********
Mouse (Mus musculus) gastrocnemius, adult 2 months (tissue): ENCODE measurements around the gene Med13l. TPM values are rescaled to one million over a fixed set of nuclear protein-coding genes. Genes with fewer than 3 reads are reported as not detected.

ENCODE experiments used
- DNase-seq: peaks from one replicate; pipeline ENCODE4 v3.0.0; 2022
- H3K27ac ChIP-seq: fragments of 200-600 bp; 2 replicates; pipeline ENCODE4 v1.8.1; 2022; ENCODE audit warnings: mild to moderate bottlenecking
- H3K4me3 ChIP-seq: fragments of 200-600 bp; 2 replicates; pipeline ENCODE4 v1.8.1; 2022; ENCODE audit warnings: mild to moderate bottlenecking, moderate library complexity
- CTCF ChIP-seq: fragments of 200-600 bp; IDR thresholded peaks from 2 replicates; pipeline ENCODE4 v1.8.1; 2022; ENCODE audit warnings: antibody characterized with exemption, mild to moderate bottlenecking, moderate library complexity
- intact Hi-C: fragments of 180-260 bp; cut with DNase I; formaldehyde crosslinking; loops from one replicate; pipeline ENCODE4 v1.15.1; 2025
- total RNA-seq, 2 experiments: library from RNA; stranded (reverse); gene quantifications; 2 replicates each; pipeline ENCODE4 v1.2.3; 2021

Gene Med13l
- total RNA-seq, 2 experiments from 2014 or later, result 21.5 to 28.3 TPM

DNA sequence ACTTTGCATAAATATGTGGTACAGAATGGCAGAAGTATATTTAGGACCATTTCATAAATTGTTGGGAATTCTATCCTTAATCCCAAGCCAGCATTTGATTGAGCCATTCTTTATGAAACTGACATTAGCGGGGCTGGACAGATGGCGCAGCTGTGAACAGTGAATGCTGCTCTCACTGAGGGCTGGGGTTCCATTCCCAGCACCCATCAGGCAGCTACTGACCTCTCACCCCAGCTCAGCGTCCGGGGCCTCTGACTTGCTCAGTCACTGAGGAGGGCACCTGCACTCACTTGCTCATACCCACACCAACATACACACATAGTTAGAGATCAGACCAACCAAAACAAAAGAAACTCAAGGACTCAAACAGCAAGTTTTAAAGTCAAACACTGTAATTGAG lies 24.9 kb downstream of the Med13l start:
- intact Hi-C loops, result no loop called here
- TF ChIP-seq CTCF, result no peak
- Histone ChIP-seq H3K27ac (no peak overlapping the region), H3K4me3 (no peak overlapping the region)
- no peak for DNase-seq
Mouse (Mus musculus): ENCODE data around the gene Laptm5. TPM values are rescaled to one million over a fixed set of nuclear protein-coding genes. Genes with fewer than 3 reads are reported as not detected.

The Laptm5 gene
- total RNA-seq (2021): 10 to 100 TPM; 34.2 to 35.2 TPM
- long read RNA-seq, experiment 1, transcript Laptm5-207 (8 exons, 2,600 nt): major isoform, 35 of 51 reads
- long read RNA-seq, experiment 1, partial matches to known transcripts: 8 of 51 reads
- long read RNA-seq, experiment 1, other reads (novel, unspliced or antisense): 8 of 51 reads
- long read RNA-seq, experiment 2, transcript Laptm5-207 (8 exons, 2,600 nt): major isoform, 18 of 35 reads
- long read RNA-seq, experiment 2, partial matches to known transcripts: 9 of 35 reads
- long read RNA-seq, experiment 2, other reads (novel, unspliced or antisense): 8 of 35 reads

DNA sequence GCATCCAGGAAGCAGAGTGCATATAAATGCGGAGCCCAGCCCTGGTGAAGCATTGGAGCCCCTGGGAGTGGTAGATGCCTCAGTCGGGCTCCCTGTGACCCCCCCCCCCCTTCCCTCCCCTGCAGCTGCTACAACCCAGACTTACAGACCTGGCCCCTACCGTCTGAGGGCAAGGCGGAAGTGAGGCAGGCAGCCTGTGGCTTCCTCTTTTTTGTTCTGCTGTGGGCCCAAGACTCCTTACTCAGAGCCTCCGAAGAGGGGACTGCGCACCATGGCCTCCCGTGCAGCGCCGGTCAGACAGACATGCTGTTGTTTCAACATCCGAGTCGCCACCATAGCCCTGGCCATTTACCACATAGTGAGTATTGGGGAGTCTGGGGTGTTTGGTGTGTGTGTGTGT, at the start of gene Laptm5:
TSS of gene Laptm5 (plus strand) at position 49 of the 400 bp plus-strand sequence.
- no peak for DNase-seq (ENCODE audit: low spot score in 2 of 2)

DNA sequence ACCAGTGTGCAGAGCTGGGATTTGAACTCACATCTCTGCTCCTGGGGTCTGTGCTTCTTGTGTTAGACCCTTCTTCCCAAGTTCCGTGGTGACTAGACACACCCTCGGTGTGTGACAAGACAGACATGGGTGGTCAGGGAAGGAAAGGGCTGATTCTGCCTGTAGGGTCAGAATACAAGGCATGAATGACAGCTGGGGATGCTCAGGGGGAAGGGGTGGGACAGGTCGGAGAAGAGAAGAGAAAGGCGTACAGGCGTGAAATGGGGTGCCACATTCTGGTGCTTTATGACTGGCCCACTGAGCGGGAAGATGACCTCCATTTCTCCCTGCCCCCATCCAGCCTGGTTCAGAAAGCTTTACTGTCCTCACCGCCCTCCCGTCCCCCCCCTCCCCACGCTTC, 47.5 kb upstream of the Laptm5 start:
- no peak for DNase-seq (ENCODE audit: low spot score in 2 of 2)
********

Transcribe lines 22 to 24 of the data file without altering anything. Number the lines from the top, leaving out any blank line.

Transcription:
- long read RNA-seq, experiment 2, transcript Laptm5-207 (8 exons, 2,600 nt): major isoform, 18 of 35 reads
- long read RNA-seq, experiment 2, partial matches to known transcripts: 9 of 35 reads
- long read RNA-seq, experiment 2, other reads (novel, unspliced or antisense): 8 of 35 reads